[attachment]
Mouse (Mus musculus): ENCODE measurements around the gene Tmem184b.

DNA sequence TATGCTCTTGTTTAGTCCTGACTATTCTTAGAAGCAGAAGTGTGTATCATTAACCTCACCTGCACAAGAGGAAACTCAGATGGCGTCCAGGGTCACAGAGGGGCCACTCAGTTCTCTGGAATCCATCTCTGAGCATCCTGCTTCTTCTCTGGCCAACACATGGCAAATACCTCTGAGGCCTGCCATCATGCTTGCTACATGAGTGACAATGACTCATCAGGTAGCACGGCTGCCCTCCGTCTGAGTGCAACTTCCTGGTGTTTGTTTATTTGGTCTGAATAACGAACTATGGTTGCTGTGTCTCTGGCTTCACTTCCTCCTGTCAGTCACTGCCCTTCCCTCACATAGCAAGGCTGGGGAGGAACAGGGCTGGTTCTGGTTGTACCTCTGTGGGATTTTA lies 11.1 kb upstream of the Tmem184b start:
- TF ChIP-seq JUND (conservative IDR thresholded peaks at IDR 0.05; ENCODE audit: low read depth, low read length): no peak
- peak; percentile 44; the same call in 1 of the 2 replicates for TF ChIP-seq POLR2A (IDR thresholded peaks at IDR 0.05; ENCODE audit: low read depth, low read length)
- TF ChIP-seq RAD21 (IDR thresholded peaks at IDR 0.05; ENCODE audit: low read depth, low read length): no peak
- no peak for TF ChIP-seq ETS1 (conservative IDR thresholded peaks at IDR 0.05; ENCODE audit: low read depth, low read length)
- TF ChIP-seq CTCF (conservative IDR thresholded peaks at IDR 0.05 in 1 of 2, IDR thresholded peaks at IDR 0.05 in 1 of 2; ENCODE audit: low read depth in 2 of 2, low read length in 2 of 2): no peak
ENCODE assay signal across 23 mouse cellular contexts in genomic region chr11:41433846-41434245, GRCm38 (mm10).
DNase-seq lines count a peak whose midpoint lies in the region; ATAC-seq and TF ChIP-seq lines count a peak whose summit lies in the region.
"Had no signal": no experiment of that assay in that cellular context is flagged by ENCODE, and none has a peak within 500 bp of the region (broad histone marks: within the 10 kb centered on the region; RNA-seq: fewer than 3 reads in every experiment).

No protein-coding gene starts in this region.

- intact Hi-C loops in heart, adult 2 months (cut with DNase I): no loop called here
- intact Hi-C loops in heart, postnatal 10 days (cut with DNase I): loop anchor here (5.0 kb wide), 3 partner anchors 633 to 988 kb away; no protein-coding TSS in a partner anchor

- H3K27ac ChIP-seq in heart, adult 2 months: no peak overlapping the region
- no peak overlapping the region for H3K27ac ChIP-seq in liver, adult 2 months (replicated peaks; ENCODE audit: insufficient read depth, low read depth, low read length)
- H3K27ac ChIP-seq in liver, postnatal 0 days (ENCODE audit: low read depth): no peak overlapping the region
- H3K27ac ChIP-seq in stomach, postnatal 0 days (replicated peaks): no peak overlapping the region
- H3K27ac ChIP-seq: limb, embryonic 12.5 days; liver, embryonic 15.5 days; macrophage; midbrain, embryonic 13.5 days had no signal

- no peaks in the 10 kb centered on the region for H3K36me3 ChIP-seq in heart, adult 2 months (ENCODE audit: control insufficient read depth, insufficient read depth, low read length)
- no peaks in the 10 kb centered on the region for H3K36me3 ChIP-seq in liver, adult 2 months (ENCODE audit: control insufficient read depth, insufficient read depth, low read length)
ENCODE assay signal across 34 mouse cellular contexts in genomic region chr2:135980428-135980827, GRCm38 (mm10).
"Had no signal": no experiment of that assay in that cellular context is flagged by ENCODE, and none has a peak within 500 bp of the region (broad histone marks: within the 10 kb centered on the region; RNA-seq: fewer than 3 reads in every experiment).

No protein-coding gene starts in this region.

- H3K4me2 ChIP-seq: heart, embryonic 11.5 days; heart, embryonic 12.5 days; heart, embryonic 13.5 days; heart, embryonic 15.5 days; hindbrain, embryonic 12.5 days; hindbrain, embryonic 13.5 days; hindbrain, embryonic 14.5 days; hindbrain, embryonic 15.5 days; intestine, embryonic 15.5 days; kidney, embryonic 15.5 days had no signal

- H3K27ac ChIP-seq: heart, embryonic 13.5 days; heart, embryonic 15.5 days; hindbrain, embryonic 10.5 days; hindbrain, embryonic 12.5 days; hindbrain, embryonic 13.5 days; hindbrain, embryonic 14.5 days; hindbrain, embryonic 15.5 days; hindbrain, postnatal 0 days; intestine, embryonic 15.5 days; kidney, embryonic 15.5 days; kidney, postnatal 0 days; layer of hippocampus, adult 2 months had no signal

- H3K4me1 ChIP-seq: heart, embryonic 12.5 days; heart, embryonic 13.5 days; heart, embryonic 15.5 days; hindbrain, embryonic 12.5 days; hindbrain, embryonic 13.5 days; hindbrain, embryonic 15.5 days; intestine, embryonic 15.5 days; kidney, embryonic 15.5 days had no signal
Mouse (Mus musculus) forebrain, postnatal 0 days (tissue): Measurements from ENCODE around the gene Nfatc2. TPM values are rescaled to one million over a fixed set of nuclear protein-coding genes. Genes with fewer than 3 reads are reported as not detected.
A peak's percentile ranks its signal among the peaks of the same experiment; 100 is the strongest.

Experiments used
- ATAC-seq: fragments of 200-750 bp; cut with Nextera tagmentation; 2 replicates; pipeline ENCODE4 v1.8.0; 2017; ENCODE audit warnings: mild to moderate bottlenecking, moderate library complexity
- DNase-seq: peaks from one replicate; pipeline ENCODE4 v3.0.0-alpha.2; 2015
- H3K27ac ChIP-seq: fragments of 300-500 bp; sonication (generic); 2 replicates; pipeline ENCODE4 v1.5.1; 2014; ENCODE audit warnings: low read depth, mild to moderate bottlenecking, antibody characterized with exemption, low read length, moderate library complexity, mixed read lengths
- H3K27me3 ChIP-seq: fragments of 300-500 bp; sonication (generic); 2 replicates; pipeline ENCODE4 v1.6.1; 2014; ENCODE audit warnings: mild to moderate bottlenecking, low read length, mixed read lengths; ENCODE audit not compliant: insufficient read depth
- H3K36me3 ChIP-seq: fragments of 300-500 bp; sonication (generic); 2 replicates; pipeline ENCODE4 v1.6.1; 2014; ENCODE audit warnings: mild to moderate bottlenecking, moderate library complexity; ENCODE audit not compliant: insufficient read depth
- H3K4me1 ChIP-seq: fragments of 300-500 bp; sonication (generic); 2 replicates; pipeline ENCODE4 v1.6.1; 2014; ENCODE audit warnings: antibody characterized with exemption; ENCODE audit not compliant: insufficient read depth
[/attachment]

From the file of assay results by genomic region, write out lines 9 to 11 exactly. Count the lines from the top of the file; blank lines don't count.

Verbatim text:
DNase-seq lines count a peak whose midpoint lies in the region; ATAC-seq and TF ChIP-seq lines count a peak whose summit lies in the region.
"Had no signal": no experiment of that assay in that cellular context is flagged by ENCODE, and none has a peak within 500 bp of the region (broad histone marks: within the 10 kb centered on the region; RNA-seq: fewer than 3 reads in every experiment).

No protein-coding gene starts in this region.